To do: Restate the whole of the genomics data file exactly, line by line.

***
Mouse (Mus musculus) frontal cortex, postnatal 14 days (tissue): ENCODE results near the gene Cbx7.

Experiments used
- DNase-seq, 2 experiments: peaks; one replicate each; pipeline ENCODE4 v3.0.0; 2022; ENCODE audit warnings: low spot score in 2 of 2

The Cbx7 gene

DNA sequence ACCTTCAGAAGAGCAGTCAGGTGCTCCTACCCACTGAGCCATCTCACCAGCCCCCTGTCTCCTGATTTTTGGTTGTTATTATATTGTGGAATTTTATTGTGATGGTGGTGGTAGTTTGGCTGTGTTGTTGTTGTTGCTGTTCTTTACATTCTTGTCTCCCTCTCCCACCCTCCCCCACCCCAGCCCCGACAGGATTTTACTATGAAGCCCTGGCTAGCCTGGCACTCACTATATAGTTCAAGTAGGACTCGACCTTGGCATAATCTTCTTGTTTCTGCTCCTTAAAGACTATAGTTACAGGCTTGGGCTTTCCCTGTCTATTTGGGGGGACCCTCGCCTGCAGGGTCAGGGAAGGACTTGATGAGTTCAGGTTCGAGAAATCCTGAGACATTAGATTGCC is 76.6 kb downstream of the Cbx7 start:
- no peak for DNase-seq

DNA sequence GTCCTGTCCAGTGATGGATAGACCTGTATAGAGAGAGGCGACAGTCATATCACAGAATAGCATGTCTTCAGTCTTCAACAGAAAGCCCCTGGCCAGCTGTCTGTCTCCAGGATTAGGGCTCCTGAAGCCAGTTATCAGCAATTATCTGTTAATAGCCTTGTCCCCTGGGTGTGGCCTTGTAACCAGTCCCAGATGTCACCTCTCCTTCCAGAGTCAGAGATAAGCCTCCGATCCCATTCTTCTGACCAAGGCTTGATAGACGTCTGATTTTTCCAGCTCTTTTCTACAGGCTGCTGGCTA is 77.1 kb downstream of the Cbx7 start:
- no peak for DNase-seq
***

Mouse (Mus musculus) frontal cortex, postnatal 14 days (tissue): ENCODE results near the gene Cbx7.

Experiments used
- DNase-seq, 2 experiments: peaks; one replicate each; pipeline ENCODE4 v3.0.0; 2022; ENCODE audit warnings: low spot score in 2 of 2

The Cbx7 gene

DNA sequence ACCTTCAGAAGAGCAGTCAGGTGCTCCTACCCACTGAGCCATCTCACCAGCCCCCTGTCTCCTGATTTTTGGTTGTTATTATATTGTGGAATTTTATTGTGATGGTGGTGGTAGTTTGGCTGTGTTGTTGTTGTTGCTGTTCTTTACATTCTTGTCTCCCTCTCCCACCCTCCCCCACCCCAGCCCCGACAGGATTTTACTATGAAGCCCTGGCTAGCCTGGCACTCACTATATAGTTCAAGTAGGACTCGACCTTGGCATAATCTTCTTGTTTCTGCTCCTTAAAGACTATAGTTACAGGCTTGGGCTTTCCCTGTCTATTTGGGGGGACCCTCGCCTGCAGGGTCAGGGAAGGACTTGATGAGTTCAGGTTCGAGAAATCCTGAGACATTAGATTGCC is 76.6 kb downstream of the Cbx7 start:
- no peak for DNase-seq

DNA sequence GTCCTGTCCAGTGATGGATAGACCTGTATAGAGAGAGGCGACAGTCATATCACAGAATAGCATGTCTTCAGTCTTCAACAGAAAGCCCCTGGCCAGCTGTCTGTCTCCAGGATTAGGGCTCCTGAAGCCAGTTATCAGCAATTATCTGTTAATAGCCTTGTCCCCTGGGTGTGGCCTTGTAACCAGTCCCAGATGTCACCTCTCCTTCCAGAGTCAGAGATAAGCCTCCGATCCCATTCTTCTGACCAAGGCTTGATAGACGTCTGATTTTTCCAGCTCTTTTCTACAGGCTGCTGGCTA is 77.1 kb downstream of the Cbx7 start:
- no peak for DNase-seq